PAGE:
That We're producing as a society. So and I mean that both in our personal lives in terms of like choosing you know, our. Entertainment, to. Science. Where, there's just so much data now being produced from something like CERN or in genomics, you know how do we make sense of it all and indeed. The systems. That we would like to. Better and have more control over our incredibly, complex systems you, know think about climate, or the, nuclear, fusion systems, now these incredible, lead, complex, systems that are up in some cases are bordering on chaos. Systems and. So they're, very difficult for us to describe with equations, and to understand, even the top, human. Scientists, and experts. So. You, know for a long time big data was the. Buzzword you know before, AI was is now the buzzword, AI was the blue you know big big data was the buzzword and I think that actually in a way big, data can be seen as the problem you. Know if you think about it from an industry, point of view everybody, you know all companies, have tons. Of data now and talk, about big data the, problem is how do they get the insights out of that data and how do they make use of all of that data so. To be useful to their customers, and their, clients, and so on and I think AI is the answer to. Help find. The structure and insights, in all of that unstructured. Data and in, fact you can think of I think one way to think about intelligence, is as, a process. An automatic. Process that. Converts unstructured, information, into. Useful, actionable, knowledge, and. You. Know I think AI could be sort of help us automate, that, process and, for, me my personal dream and a lower dream of my, team is to, make a I assisted, science possible or. Even perhaps create AI scientists. That can work in tandem with, their. Human expert counterparts. And. From a neuroscience, point of view one of my dreams as well is to try, and better understand, our own human minds and I think building AI in this neuroscience, inspired way and then, and then sort of comparing, that that construct, that algorithmic, construct, with the way the human mind works will, potentially shed some light I think on some of the unique, properties of our own minds things like creativity dreaming.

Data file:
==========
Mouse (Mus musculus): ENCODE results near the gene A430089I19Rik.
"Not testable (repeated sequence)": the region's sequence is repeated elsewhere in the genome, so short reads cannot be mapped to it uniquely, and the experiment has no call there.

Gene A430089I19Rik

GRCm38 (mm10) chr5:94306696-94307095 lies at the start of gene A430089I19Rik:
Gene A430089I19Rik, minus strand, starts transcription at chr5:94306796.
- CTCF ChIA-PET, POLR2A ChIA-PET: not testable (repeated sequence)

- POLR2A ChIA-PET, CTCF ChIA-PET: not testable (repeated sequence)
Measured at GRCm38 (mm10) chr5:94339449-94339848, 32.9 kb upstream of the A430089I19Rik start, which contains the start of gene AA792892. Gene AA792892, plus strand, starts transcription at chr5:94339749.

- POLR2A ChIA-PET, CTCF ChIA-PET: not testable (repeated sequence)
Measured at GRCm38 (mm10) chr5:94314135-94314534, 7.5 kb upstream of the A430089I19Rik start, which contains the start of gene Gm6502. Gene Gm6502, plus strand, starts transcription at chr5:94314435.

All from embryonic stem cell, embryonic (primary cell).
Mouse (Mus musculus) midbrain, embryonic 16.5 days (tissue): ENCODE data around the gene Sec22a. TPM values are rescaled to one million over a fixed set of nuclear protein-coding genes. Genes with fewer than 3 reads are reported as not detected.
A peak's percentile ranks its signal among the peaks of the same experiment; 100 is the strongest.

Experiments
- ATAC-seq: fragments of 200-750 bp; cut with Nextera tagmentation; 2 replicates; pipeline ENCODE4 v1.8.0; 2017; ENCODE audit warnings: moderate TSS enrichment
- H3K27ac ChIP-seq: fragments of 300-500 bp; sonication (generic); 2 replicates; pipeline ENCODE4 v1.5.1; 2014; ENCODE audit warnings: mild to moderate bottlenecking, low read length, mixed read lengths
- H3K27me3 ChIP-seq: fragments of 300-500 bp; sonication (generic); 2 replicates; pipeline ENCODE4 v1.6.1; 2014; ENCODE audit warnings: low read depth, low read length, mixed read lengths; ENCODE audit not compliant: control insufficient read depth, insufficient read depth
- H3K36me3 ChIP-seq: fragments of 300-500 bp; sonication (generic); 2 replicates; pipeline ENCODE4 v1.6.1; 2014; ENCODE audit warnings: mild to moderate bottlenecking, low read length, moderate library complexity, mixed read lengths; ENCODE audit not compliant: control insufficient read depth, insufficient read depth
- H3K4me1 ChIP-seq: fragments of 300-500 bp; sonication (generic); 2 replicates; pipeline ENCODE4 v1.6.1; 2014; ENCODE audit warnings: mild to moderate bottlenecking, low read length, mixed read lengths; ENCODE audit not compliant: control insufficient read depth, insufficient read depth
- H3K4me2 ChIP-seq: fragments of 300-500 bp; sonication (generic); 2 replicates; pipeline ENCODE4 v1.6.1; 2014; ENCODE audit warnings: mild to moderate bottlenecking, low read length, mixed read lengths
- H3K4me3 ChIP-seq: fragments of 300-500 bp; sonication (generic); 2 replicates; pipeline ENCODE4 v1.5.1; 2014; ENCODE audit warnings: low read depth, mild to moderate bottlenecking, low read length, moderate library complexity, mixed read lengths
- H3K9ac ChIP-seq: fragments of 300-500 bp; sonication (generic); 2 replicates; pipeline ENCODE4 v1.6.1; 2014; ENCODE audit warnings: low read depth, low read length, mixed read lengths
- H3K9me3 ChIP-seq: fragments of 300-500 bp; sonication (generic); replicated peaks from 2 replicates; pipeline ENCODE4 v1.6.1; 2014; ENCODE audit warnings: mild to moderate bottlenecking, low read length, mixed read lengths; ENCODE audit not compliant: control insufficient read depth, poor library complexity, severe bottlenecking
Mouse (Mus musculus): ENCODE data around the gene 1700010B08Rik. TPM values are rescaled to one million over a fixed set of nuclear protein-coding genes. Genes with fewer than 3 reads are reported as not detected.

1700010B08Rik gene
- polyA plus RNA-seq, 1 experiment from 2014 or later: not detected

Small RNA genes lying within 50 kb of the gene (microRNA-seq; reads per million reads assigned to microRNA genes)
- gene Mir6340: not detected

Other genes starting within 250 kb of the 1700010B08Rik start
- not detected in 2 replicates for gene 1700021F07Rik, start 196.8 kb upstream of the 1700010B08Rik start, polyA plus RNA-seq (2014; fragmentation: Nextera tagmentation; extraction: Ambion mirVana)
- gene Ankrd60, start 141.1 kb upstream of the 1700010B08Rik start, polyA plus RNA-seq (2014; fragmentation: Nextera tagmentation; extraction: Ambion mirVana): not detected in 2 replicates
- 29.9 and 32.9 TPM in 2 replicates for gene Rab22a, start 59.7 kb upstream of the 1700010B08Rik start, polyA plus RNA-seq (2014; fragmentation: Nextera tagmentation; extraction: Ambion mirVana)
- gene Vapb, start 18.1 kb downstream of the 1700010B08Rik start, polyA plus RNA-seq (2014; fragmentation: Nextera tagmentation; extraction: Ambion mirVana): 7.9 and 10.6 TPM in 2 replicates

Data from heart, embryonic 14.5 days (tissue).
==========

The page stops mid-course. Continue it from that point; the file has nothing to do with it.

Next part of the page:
Perhaps. Even the big question of consciousness. So. To sum up then I think you know AI holds enormous promise for the future and I think these are incredibly, exciting, times to sort of be alive and working in these fields but. You know this is where, all this sort of potential, also comes a lot of responsibility, and I just want to mention this and I think some of you will probably have questions about this later you know we believe a deep mind as with all powerful tech oh geez eh I must, be build responsibly, and safely and used, for the benefit of everyone in society and, we've been thinking about that from the very beginning of deepmind and, this requires lots of things that were actively engaged with right now with the wider community research. On the impact of the technology, how to control, this technology, and deploy it and we, need a diversity, of voices both in the development and the use of the technology and meaningful, public engagement, which is why we're so happy to be supporting. This lecture series and we've, just launched, our own ethics, and society, team at deep mind that's, involved, in working, with many outside, sort of stakeholders, to figure out the best way to go, about deploying. And using these types of technologies to benefit, everyone in society and. We've also been involved on industry. Scale across, the whole field in. Co-founding. The partnership, on AI which is a cross, industry collaboration with, problems for profit and nonprofit companies, so, the biggest companies the world coming together to talk about this and try and agree some best practices, and, some and and some protocols, around how, to how. To research, this technology, and how, to engage the public with it and. All this is happening you, know for us right here in the, center in the heart of London you know our home we're very proudly British, company and you. Know we work here at Kings Cross with.